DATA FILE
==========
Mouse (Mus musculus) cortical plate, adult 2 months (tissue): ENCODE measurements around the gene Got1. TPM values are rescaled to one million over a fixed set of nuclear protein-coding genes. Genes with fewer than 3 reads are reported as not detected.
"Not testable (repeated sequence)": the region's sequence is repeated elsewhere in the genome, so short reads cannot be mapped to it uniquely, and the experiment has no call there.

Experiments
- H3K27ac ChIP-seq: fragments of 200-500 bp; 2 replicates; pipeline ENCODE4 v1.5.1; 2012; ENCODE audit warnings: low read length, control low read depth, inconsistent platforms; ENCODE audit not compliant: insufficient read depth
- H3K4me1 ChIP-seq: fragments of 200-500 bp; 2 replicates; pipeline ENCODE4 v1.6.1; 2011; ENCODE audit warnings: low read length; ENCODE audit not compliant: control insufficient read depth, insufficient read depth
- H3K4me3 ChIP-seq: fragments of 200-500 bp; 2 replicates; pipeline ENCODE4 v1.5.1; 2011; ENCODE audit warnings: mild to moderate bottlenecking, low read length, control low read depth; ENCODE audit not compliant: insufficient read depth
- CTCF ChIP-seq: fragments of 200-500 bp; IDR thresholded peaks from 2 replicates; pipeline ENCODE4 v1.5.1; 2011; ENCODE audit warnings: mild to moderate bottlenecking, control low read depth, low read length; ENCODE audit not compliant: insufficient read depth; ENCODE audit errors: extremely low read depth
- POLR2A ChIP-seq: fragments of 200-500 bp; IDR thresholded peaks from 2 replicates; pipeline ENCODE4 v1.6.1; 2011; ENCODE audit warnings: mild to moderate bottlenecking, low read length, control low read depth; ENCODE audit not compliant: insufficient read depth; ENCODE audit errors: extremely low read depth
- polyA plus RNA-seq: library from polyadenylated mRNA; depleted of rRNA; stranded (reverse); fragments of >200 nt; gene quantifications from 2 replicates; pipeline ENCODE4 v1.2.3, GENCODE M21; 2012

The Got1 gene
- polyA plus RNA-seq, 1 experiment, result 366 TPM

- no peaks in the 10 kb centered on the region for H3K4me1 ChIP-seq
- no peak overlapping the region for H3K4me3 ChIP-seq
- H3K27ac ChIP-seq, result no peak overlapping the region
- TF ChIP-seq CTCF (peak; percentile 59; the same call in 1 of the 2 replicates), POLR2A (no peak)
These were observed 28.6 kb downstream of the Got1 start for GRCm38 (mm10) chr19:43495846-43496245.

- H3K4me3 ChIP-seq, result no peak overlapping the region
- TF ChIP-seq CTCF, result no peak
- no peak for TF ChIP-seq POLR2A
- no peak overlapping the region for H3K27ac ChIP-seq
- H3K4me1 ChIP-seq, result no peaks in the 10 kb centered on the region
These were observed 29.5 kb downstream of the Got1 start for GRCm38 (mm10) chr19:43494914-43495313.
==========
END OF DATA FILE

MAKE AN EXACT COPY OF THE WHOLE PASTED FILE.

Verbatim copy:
Mouse (Mus musculus) cortical plate, adult 2 months (tissue): ENCODE measurements around the gene Got1. TPM values are rescaled to one million over a fixed set of nuclear protein-coding genes. Genes with fewer than 3 reads are reported as not detected.
"Not testable (repeated sequence)": the region's sequence is repeated elsewhere in the genome, so short reads cannot be mapped to it uniquely, and the experiment has no call there.

Experiments
- H3K27ac ChIP-seq: fragments of 200-500 bp; 2 replicates; pipeline ENCODE4 v1.5.1; 2012; ENCODE audit warnings: low read length, control low read depth, inconsistent platforms; ENCODE audit not compliant: insufficient read depth
- H3K4me1 ChIP-seq: fragments of 200-500 bp; 2 replicates; pipeline ENCODE4 v1.6.1; 2011; ENCODE audit warnings: low read length; ENCODE audit not compliant: control insufficient read depth, insufficient read depth
- H3K4me3 ChIP-seq: fragments of 200-500 bp; 2 replicates; pipeline ENCODE4 v1.5.1; 2011; ENCODE audit warnings: mild to moderate bottlenecking, low read length, control low read depth; ENCODE audit not compliant: insufficient read depth
- CTCF ChIP-seq: fragments of 200-500 bp; IDR thresholded peaks from 2 replicates; pipeline ENCODE4 v1.5.1; 2011; ENCODE audit warnings: mild to moderate bottlenecking, control low read depth, low read length; ENCODE audit not compliant: insufficient read depth; ENCODE audit errors: extremely low read depth
- POLR2A ChIP-seq: fragments of 200-500 bp; IDR thresholded peaks from 2 replicates; pipeline ENCODE4 v1.6.1; 2011; ENCODE audit warnings: mild to moderate bottlenecking, low read length, control low read depth; ENCODE audit not compliant: insufficient read depth; ENCODE audit errors: extremely low read depth
- polyA plus RNA-seq: library from polyadenylated mRNA; depleted of rRNA; stranded (reverse); fragments of >200 nt; gene quantifications from 2 replicates; pipeline ENCODE4 v1.2.3, GENCODE M21; 2012

The Got1 gene
- polyA plus RNA-seq, 1 experiment, result 366 TPM

- no peaks in the 10 kb centered on the region for H3K4me1 ChIP-seq
- no peak overlapping the region for H3K4me3 ChIP-seq
- H3K27ac ChIP-seq, result no peak overlapping the region
- TF ChIP-seq CTCF (peak; percentile 59; the same call in 1 of the 2 replicates), POLR2A (no peak)
These were observed 28.6 kb downstream of the Got1 start for GRCm38 (mm10) chr19:43495846-43496245.

- H3K4me3 ChIP-seq, result no peak overlapping the region
- TF ChIP-seq CTCF, result no peak
- no peak for TF ChIP-seq POLR2A
- no peak overlapping the region for H3K27ac ChIP-seq
- H3K4me1 ChIP-seq, result no peaks in the 10 kb centered on the region
These were observed 29.5 kb downstream of the Got1 start for GRCm38 (mm10) chr19:43494914-43495313.